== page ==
The Curates at Tea

Caroline Helstone was just eighteen years old; and at eighteen the true narrative of life is yet to be commenced. Before that time we sit listening to a tale— a marvellous fiction—delightful sometimes, and sad sometimes, almost always unreal. Before that time our world is heroic; its inhabitants half-divine or semidemon; its scenes are dream scenes: darker woods and stranger hills; brighter skies, more dangerous waters; sweeter flowers, more tempting fruits: wider plains, drearier deserts, sunnier fields than are found in nature, overspread our enchanted globe. What a moon we gaze on before that time! How the trembling of our hearts at her aspect bears witness to its unutterable beauty! As to our sun, it is a burning heaven— the world of gods.

At that time—at eighteen, drawing near the confines of illusive, void dreams, Elf-land lies behind us, the shores of Reality rise in front. These shores are yet distant; they look so blue, soft, gentle, we long to reach them. In sunshine we see a greenness beneath the azure, as of spring meadows; we catch glimpses of silver lines, and imagine the roll of living waters. Could we but reach this land, we think to hunger and thirst no more! whereas many a wilderness, and often the flood of Death, or some stream of sorrow as cold and almost as black as Death, is to be crossed ere true bliss can be tasted. Every joy that life gives must be earned ere it is secured: and how hardly earned, those only know who have wrestled for great prizes. The heart’s blood must gem with red beads the brow of the combatant before the wreath of victory rustles over it.

At eighteen we are not aware of this. Hope, when she smiles on us, and promises happiness to-morrow, is implicitly believed; Love, when he comes wandering like a lost angel to our door, is at once admitted, welcomed, embraced; his quiver is not seen; if his arrows penetrate, their wound is like a thrill of new life; there are no fears of poison, none of the barb which no leech’s hand can extract; that perilous passion, an agony ever in some of its phases, with many, an agony throughout, is believed to be an unqualified good; in short, at eighteen the school of Experience is to be entered, and her humbling, crushing, grinding, but yet purifying and invigorating lessons are yet to be learnt.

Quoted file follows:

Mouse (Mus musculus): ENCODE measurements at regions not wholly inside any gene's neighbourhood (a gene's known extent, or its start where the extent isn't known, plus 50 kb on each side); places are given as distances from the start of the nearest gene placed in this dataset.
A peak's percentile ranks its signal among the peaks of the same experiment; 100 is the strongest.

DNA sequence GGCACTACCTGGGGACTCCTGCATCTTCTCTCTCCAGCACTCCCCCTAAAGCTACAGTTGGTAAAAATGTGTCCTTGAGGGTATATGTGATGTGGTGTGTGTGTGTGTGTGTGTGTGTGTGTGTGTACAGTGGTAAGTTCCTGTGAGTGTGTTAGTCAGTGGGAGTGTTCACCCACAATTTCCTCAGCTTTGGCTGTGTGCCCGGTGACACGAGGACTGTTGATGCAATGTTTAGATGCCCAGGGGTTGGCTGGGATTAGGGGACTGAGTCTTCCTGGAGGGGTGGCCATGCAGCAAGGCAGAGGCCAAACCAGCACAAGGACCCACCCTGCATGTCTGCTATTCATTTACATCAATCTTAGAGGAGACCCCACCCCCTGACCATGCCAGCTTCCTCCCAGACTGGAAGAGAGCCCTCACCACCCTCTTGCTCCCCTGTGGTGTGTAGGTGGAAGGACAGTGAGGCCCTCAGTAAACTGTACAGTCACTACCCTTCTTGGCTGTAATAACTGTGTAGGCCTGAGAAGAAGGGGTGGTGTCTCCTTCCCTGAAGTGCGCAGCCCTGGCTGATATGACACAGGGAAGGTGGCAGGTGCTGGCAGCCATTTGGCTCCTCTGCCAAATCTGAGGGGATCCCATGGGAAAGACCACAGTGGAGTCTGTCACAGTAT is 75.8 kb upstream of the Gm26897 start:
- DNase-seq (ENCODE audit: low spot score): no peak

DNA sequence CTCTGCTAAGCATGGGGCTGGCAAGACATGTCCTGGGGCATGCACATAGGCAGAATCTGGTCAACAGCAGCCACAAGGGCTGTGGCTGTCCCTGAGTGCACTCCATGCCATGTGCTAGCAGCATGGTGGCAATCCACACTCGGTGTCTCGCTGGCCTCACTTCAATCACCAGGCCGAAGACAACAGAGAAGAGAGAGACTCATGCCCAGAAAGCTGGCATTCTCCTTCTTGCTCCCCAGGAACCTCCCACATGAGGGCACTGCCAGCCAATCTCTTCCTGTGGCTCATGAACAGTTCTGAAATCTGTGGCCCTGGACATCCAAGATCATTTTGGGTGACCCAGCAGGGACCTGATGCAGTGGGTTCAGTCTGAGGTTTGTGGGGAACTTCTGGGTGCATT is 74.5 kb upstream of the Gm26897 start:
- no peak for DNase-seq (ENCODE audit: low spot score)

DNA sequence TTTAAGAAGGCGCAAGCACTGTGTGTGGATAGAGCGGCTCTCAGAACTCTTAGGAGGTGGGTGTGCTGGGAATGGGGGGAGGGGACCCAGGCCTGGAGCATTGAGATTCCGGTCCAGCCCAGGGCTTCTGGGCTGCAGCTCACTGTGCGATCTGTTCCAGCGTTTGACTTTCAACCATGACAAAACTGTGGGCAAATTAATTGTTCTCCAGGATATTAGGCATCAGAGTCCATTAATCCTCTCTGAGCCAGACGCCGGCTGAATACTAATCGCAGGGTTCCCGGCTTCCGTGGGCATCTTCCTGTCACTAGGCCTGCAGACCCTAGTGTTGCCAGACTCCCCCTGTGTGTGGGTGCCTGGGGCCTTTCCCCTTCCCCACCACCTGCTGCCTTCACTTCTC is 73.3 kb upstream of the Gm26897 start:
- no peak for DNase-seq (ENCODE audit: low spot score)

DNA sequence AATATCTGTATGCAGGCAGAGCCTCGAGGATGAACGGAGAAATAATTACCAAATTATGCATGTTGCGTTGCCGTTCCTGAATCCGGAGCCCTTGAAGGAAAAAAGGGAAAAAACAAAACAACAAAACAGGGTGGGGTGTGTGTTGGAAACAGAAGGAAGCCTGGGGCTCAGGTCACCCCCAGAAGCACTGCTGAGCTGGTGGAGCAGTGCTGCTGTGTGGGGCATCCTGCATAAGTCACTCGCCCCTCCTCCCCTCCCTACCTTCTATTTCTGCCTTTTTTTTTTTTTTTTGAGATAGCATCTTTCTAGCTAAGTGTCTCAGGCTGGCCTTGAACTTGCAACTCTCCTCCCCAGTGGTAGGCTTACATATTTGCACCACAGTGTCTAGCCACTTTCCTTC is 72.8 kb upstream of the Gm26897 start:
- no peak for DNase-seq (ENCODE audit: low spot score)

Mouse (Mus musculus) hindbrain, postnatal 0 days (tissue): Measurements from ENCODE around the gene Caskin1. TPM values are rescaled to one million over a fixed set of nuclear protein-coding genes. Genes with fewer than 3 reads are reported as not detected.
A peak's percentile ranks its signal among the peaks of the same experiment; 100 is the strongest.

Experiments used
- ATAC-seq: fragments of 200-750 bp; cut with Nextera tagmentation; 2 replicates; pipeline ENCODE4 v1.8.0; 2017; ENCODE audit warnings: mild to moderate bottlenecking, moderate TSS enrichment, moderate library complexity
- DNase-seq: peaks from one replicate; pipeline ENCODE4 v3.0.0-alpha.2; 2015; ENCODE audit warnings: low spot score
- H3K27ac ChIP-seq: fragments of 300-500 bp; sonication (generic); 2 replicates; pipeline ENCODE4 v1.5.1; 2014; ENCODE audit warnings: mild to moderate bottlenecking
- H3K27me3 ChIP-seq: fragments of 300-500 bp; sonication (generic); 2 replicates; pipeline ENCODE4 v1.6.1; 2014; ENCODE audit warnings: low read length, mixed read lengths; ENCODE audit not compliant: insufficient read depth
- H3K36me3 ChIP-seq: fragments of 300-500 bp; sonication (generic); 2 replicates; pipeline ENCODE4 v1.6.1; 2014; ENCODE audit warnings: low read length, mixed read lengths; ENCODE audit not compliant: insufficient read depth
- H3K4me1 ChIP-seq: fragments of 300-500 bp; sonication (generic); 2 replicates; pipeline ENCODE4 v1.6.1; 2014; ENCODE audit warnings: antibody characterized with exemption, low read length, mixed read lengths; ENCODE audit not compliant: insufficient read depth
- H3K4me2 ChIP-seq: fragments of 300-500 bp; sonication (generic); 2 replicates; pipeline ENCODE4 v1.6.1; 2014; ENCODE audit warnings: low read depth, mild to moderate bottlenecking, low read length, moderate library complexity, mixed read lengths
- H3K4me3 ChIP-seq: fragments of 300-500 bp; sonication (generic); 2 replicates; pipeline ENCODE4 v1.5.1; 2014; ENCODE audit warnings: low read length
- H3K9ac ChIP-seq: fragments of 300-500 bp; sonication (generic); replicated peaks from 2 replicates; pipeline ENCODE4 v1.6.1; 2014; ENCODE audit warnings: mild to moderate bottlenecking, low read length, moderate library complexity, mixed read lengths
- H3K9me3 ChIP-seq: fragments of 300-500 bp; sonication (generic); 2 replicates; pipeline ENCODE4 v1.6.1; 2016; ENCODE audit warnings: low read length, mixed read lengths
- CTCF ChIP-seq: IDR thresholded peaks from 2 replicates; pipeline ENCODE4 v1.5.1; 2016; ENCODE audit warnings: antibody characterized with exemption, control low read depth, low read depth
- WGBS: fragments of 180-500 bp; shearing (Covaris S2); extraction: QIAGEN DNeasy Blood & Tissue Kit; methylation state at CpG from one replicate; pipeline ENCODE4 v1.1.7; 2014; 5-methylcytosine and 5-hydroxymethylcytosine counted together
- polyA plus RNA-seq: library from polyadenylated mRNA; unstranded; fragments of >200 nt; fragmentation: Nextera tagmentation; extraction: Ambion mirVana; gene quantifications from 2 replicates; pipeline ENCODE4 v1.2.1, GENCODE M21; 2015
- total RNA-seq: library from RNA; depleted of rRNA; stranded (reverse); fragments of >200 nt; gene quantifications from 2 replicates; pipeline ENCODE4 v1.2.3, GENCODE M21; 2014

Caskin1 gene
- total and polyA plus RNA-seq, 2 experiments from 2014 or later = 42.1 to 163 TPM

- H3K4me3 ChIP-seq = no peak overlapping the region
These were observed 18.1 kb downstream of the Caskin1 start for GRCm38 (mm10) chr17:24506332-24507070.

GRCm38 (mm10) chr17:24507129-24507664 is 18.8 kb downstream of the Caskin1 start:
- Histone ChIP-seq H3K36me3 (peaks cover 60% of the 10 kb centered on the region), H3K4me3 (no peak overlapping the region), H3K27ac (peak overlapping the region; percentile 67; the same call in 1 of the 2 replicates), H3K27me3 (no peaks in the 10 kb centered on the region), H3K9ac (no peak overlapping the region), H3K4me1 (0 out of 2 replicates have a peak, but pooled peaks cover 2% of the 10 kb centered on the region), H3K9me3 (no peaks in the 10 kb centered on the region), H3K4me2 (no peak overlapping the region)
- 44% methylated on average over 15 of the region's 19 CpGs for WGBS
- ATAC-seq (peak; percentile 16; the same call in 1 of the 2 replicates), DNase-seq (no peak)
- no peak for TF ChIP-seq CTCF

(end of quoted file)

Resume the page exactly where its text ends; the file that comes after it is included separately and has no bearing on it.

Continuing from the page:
Alas, Experience! No other mentor has so wasted and frozen a face as yours; none wears a robe so black, none bears a rod so heavy, none with hand so inexorable draws the novice so sternly to his task, and forces him with authority so resistless to its acquirement. It is by your instructions alone that man or woman can ever find a safe track through life’s wilds; without it how they stumble, how they stray! On what forbidden grounds do they intrude, down what dread declivities are they hurled!

Caroline, having been convoyed home by Robert, had no wish to pass what remained of the evening with her uncle; the room in which he sat was very sacred ground to her; she seldom intruded on it, and to-night she kept aloof till the bell rung for prayers. Part of the evening Church-service was the form of worship observed in Mr. Helstone’s household; he read it in his usual nasal voice, clear, loud, and monotonous. The rite over, his niece, according to her wont, stepped up to him.

‘Good-night, uncle.’

‘Hey! You’ve been gadding abroad all day—visiting, dining out, and what not!’

‘Only at the cottage.’

‘And have you learnt your lessons?’


‘And made a shirt?’

‘Only part of one.’

‘Well, that will do; stick to the needle—learn shirt-making, and gown-making, and pie-crust-making, and you’ll be a clever woman some day. Go to bed now; I’m busy with a pamphlet here.’

  By PanEris using Melati.

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